In addition to more traditional forms of drilling, petroleum companies are also developing alternatives such as non-hydraulic fracturing that can penetrate rock without creating large volumes of wastewater. Moreover, renewable energies such as wind and solar power can be used to generate electricity without contributing to climate change.

What Percentage of US Oil Comes From Fracking?

About 95% of new wells are developed through hydraulic fracturing, according to the American Petroleum Institute. These wells produce about two-thirds of U.S. natural gas and about half of the country's crude oil.

The Bottom Line

Even though fracking has the potential to provide more oil and gas resources to consumers, the process of extraction has long-lasting impacts on the surrounding environment. Air pollution and water contamination due to the toxic chemicals used in hydraulic fracturing are the greatest concerns within fracking sites, while the need for wastewater disposal and shrinking water supplies are also pressing issues directly related to the procedure.

Article Sources
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  1. U.S. Energy Information Administration. "The U.S. Leads Global Petroleum and Natural Gas Production With Record Growth in 2018."

  2. Energy Information Administration. "US Dry Natural Gas Production."

  3. International Energy Agency. "Methane Tracker Data Explorer."

  4. Environmental Protection Agency. "US to Sharply Cut Methane Pollution that Threatens the Climate and Public Health."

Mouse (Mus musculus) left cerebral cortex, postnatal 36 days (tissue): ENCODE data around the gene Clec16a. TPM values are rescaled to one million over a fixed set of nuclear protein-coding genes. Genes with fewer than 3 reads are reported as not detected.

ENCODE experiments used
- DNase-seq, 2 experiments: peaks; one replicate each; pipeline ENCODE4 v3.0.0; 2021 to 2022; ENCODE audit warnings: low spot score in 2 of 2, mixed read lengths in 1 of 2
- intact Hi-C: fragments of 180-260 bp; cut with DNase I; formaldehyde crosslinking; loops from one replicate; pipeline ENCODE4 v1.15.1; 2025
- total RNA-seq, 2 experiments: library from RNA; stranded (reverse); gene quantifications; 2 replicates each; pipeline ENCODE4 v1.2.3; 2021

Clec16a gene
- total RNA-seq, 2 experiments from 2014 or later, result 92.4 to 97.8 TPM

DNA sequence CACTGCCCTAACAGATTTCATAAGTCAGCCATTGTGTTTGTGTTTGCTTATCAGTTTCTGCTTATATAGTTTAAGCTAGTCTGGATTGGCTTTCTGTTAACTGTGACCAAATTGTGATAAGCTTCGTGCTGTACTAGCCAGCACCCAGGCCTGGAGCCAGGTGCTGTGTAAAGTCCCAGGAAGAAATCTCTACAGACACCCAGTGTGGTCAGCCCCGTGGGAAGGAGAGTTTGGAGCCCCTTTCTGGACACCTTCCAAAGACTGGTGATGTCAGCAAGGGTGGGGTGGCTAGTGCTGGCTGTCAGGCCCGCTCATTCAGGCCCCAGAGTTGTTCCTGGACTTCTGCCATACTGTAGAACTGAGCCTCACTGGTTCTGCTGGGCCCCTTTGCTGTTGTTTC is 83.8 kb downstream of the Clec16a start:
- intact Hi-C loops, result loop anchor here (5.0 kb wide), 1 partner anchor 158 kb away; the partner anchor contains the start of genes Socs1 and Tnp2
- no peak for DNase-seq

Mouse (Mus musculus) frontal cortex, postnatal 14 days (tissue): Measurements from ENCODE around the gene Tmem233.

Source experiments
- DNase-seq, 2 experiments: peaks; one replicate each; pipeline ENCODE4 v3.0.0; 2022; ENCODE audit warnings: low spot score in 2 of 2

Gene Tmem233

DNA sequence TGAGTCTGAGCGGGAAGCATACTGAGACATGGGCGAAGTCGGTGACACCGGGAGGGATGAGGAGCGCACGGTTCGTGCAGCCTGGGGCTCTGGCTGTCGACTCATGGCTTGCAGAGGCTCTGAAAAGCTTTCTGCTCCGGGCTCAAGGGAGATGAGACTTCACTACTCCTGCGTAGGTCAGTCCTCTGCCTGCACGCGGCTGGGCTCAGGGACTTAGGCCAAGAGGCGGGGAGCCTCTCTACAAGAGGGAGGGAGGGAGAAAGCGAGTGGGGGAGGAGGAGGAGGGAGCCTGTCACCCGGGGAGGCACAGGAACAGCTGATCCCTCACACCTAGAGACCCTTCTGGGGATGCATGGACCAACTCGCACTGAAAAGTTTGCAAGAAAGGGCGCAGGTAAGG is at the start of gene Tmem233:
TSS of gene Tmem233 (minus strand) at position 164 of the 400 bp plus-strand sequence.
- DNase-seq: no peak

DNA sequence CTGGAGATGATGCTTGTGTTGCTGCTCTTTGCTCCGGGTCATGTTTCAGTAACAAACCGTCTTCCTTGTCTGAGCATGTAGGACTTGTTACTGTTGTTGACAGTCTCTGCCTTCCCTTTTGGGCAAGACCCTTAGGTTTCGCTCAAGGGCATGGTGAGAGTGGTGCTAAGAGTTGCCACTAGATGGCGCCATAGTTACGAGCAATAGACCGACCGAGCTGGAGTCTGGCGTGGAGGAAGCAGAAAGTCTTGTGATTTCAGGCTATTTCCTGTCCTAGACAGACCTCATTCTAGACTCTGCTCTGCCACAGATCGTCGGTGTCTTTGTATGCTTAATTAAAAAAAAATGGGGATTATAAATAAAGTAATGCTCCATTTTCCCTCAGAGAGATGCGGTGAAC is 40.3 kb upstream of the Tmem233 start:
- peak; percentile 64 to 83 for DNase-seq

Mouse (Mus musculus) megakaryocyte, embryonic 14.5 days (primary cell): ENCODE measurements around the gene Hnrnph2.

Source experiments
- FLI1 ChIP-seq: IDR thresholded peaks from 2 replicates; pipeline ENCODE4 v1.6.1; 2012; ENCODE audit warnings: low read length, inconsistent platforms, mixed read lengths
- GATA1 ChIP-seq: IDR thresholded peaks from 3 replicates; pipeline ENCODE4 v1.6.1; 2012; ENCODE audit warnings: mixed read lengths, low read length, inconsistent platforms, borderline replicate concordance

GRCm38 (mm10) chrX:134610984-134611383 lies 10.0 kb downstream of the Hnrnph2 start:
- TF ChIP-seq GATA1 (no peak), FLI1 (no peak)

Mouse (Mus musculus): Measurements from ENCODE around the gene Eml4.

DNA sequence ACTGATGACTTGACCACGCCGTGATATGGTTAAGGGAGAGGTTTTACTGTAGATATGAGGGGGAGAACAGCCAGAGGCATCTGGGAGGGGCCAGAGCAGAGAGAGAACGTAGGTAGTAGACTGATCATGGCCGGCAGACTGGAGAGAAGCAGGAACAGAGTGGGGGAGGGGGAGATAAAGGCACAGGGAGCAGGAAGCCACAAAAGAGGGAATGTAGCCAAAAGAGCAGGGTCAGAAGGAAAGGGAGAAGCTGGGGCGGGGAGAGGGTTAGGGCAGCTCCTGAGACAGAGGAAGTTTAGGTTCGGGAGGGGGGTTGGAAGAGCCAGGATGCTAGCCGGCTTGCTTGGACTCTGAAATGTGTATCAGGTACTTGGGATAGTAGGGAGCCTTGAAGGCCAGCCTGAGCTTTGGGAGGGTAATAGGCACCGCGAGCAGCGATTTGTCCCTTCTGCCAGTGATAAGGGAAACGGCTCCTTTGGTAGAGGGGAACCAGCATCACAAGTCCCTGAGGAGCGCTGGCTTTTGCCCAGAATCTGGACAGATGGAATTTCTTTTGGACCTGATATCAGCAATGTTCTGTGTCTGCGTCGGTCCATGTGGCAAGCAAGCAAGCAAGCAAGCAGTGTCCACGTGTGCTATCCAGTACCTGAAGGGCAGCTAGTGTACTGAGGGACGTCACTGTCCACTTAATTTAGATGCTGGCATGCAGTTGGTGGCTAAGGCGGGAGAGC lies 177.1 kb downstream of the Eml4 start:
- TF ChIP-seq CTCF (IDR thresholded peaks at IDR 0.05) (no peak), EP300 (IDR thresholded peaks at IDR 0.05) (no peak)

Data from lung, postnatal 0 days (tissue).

5. Natural Resources Defense Council. "Fracking Fumes: Air Pollution From Hydraulic Fracturing Threatens Public Health and Communities," Pages 4-5.

  6. Natural Resources Defense Council. "Fracking 101."

  7. Environmental Protection Agency. "Assessment of the Potential Impacts of Hydraulic Fracturing for Oil and Gas on Drinking Water Resources," Page ES-9.

  8. Environmental Protection Agency. "Assessment of the Potential Impacts of Hydraulic Fracturing for Oil and Gas on Drinking Water Resources," Page ES-8.

  9. Environmental Protection Agency. "Assessment of the Potential Impacts of Hydraulic Fracturing for Oil and Gas on Drinking Water Resources," Page ES-19.

  10. U.S. National Library of Medicine, National Institutes of Health. "Salting the Earth: The Environmental Impact of Oil and Gas Wastewater Spills."

  11. US Geological Survey. "Does the Production of Oil and Gas from Shales Cause Earthquakes? If so, How Are the Earthquakes Related to These Operations?"

  12. Yale Climate Connections. "Pros and Cons of Fracking."

  13. American Petroleum Institute. "Hydraulic Fracturing."